Saturday, May 31, 2008

Broad Stroke Technique?

Has anyone ever heard of the broad-stroke technique for pencil drawing?

Apparently, it was advocated most famously, by Ernest Watson and Ted Kautzky. I've been trying to find some information online about it, but nothing has come up.

Here's Kautzky's book on watercolor. Look at page 127 to see what I am talking about - that was done with a pencil.

Does anyone know how you get marks like that from a pencil?


Gayle Mason said...

I have a book called 'Drawing with your Artist's Brain' which has a small section on broad stroke. Looking at the author's drawings I would say the lines are achieved by using a chisel point on your pencil. He talks about it being a direct, finish as you go method.

kay susan said...

You could try a carpenter's pencil. That has a very thick, square lead that is easily shaped into a wide chisel point. I think he has also used broad strokes with an eraser there.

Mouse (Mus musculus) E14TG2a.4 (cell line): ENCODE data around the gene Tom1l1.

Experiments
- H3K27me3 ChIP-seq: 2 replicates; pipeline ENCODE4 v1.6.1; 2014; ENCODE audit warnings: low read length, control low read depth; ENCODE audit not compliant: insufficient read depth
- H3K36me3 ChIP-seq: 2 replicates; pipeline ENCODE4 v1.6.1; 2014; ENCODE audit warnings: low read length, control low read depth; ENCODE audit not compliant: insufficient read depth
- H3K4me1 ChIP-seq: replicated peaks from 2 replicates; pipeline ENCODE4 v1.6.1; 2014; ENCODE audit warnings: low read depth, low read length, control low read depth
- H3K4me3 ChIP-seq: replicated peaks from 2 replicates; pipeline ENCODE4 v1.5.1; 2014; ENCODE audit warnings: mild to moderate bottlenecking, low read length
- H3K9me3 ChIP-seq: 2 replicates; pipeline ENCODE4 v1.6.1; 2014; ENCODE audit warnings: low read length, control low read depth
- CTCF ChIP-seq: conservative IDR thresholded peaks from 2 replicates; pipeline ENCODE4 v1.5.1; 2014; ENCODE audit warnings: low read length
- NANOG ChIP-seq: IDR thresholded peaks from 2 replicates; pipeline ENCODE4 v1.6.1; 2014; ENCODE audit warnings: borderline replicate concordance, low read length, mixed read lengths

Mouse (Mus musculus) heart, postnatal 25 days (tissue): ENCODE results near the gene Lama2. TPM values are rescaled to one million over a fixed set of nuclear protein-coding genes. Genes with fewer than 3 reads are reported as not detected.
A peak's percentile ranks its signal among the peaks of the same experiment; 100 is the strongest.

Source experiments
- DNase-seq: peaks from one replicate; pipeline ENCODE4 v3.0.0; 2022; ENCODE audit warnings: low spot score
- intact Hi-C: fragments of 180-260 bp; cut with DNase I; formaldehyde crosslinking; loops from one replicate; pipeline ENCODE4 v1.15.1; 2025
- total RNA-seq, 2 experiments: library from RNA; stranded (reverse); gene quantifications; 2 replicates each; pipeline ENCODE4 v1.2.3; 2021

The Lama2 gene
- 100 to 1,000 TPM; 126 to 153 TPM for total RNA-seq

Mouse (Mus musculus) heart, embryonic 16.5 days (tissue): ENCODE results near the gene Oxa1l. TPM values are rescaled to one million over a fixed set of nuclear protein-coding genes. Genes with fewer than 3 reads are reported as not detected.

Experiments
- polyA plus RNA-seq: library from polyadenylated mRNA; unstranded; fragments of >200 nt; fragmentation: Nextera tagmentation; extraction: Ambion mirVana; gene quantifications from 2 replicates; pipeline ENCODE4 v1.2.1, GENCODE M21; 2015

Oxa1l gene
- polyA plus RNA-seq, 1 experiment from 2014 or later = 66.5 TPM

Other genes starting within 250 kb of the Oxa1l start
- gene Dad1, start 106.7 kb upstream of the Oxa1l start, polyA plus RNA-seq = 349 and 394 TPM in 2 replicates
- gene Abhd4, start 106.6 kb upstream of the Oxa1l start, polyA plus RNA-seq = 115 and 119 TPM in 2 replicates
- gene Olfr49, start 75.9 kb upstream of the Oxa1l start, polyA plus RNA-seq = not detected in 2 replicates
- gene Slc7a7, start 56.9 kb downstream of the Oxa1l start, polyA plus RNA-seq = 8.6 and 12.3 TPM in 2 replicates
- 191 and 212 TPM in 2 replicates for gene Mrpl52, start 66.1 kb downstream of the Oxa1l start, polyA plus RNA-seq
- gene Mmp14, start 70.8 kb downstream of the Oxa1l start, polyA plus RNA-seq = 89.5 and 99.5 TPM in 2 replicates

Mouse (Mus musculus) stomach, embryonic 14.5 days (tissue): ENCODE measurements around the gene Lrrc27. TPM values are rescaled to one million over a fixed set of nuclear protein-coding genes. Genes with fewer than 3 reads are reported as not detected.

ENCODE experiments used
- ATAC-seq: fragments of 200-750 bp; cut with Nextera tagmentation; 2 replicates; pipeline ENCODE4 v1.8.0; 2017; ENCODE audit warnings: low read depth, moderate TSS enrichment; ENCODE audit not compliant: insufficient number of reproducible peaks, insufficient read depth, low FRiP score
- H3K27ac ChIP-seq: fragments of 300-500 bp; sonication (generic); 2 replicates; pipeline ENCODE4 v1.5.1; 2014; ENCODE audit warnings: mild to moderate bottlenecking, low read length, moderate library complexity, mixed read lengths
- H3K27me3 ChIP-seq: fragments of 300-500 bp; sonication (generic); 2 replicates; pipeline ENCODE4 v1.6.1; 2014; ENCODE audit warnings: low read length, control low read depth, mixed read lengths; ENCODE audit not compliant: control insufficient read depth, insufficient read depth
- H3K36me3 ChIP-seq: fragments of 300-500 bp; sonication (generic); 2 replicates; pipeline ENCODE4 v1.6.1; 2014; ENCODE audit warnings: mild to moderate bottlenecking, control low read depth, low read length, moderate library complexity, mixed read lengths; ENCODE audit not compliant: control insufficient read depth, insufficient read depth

Michael said...

I used to do something similar a long time ago. I used the "Jumbo" pencils that they sometimes give preschoolers. It had a wider lead on it and was easier to chisel.

Kay suggested using a carpenter's pencil. That is a good idea too. The carpenter's pencil is a fairly soft lead since it is used to make dark marks on rough wood.

The other thing that I did with this kind of sketch was that I worked very small. A jumbo pencil working in a 3x5 area worked really well.

Rose Welty said...

Thanks everyone for the ideas!

I will try them. This approach intrigues me because it has a "painterly" aspect to it - something I would very much like to learn about.

I'm sure I'll be sharing the experiments...

Thanks again!

Jeanette said...

Ditto the above comments. You could probably achieve similar results with liquid graphite or watersoluable graphite pencils.

Erik said...

I found this blog via google when I was looking for more information about this technique. This technique was popular in the fifties and sixties so there can't be found much information about it on the internet. There is however a dvd from Glen Vilppu which covers this technique. The quality is quite bad since it's a VHS rip, but it's really worth buying